U.S.-Japan talks aimed at a trade deal seen as vital to a broader regional pact are in stalemate, Japan's economy minister said.» Read More
Everyone at Davos may be focused on the collapse of the global economy. But the conference itself is helping create a mini-boom, at least for the moment.
Starting September 2008 the Shanghai Composite Index has been steadily rising, a remarkable performance in this dismal environment.
The theme for the World Economic Forum this year is "Restoring Trust, Rebuilding Confidence." It ain't gonna be an easy sell.
Former Merrill Lynch CEO John Thain's estimate of losses in early December was only a fraction of the $15.3 billion loss that the brokerage giant later reported, Bank of America senior executives told CNBC.
That is the question this year about Davos. In such troubled economic times, expected participants—from Wall Street To Washington—are dropping like flies.
US President Barack Obama won't be there, but many other major world leaders will be on hand, and policy experts say they'll have to do more than just show up if they want to jumpstart the global economy.
The conversations on the ground in Davos, Switzerland are likely to pick up where they left off at the 2008 World Economic Forum’s annual meeting: how did we get here?
You know what's worse than finding out that Citigroup is buying a $50 million top-of-the-line corporate jet? Finding out that Citi actually owns a whole subsidiary called CitiFlight that manages its fleet of corporate jets.
Another round of layoffs was announced by big-name companies Monday, adding to the gloom over rising unemployment.
Timothy Geithner's tax controversy won't cost him his confirmation as U.S. Treasury Secretary on Monday but it could prove a source of friction when he seeks new powers from Congress to fight recession. Tell us what you think:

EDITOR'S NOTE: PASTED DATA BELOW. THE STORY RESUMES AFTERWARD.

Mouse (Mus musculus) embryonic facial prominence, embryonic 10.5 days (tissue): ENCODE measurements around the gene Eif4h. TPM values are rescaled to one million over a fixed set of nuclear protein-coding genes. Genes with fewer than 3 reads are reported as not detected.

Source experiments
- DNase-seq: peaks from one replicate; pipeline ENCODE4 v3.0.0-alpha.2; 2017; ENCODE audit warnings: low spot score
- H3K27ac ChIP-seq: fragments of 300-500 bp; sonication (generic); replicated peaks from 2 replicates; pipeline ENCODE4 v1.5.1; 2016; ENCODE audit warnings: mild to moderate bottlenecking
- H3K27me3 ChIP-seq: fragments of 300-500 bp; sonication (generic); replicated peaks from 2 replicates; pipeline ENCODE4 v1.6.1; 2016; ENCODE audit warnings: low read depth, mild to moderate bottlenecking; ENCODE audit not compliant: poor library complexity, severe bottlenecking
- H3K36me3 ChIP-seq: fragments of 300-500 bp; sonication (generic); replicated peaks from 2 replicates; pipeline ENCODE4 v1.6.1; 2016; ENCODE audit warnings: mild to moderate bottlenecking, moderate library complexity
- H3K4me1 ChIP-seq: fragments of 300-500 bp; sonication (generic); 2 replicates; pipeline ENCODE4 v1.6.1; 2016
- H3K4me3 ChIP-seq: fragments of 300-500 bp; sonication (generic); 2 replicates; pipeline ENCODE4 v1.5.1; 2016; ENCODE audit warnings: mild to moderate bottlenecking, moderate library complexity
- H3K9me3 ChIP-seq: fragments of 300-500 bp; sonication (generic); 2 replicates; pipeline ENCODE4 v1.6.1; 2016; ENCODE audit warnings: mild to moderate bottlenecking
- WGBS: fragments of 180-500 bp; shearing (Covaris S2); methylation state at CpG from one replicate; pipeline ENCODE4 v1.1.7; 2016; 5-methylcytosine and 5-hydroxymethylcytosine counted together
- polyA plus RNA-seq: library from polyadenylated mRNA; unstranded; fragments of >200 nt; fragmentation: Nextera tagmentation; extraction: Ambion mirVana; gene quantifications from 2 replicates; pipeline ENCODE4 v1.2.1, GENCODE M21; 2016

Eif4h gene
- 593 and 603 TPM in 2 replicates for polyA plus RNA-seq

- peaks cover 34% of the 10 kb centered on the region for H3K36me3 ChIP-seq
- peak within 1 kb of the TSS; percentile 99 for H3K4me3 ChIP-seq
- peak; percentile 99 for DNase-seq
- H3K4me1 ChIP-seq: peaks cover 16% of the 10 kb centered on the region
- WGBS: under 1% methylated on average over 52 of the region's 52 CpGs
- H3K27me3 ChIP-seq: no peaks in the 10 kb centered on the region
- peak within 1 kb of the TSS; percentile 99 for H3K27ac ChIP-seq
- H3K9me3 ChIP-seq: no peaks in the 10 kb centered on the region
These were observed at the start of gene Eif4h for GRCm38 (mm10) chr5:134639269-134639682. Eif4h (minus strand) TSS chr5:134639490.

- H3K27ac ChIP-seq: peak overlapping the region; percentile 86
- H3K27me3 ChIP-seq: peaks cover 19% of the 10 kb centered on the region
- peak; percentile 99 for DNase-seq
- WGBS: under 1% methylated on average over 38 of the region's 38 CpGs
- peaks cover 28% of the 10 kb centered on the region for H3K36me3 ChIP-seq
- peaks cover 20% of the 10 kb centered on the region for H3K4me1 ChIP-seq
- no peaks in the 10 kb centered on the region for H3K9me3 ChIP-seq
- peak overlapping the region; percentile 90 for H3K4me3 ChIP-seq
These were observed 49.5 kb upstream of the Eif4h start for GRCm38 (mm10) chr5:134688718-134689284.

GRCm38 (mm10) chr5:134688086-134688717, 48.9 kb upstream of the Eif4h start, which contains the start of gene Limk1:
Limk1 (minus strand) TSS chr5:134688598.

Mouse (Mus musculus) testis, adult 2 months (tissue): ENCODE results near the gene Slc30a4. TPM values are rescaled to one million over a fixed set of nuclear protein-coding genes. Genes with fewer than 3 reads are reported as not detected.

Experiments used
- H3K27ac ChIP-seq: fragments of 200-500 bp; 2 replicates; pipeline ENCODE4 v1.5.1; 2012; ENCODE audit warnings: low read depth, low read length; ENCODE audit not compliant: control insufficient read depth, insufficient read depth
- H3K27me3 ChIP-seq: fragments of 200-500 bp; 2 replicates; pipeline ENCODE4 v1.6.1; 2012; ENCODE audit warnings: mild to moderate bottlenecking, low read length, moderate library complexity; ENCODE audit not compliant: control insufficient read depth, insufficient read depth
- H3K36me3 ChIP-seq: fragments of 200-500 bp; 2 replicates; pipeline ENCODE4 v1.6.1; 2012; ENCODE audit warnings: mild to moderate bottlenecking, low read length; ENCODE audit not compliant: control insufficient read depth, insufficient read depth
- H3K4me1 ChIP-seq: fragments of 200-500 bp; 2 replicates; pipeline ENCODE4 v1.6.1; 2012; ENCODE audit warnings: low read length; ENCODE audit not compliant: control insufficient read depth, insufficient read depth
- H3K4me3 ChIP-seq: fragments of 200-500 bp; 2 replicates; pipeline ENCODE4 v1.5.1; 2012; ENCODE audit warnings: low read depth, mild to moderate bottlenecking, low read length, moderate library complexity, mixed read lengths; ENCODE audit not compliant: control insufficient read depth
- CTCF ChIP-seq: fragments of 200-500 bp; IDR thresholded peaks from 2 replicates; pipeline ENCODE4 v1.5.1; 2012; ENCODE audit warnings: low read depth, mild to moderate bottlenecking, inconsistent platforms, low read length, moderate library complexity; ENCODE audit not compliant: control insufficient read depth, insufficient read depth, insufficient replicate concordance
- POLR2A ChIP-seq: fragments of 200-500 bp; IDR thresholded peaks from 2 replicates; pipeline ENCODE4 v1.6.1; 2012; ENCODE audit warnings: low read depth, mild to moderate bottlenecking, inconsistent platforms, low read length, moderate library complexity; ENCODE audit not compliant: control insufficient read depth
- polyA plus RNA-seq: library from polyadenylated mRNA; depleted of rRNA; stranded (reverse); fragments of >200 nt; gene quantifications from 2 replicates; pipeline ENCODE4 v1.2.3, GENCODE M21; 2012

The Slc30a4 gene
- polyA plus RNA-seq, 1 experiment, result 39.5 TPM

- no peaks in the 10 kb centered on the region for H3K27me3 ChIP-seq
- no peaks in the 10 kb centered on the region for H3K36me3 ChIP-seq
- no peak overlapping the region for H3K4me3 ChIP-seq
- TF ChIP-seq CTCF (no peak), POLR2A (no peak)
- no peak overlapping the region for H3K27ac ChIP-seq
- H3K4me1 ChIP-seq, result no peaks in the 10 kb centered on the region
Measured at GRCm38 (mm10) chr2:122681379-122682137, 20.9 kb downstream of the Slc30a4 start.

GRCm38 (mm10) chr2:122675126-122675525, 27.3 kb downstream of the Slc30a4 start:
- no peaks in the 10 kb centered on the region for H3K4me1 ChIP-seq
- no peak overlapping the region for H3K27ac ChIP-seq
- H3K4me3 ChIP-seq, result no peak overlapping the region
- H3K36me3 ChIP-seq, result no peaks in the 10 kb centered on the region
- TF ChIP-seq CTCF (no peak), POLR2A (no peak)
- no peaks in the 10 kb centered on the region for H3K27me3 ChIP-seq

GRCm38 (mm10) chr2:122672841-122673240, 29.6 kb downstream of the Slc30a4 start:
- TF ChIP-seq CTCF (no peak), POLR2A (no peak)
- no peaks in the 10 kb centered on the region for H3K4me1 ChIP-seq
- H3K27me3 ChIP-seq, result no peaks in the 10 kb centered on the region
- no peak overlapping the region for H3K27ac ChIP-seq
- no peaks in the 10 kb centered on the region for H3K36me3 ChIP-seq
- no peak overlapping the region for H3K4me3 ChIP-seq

Instead of nationalizing the banking system, or making our big financial institutions wards of the state, or interfering with real estate markets through foreclosure bailouts, or expanding any other aspects of Bailout Nation, let’s have some pro-growth tax policies.
An "intense recession" is likely through spring despite a surprising climb in leading economic indicators, the Conference Board said.
I continue to be concerned over this effectiveness of this spending plan and the timing of the stimulus, says Andrew Busch.
This year, politicians, not corporate titans, are poised to be the big draw, echoing the broader power shift away from the free market as one government after another tries to prop up its sinking economy.
When I strolled into the New Orleans Convention Center this weekend for the National Auto Dealers Association annual meeting, I expected optimism. Even in a recession, these guys are sales people. It's what they do.
The recent lull in the government bond market's bullish tone only enhances the arguments for ramping-up a portfolio of the heretofore dullards of the financial markets.
Banks and finance companies are doing everything in their power to rebuild their balance sheets, and in the process of trying desperately to survive and eventually some day to thrive once again, they are abrogating the very rationale for their existence, says Patricia Chadwick.
Sterling has taken a beating against many currencies recently, most notably versus the dollar, where it fell to a 23-year low of $1.35 last week.
The euro will not be around in the next 20 years, but Britain would have been better off had it joined the single European currency when it had a chance, legendary investor Jim Rogers told a British newspaper.
Dave Kansas has written a book to help us get through these dark days and offers guidance on how to build a better, more secure future.
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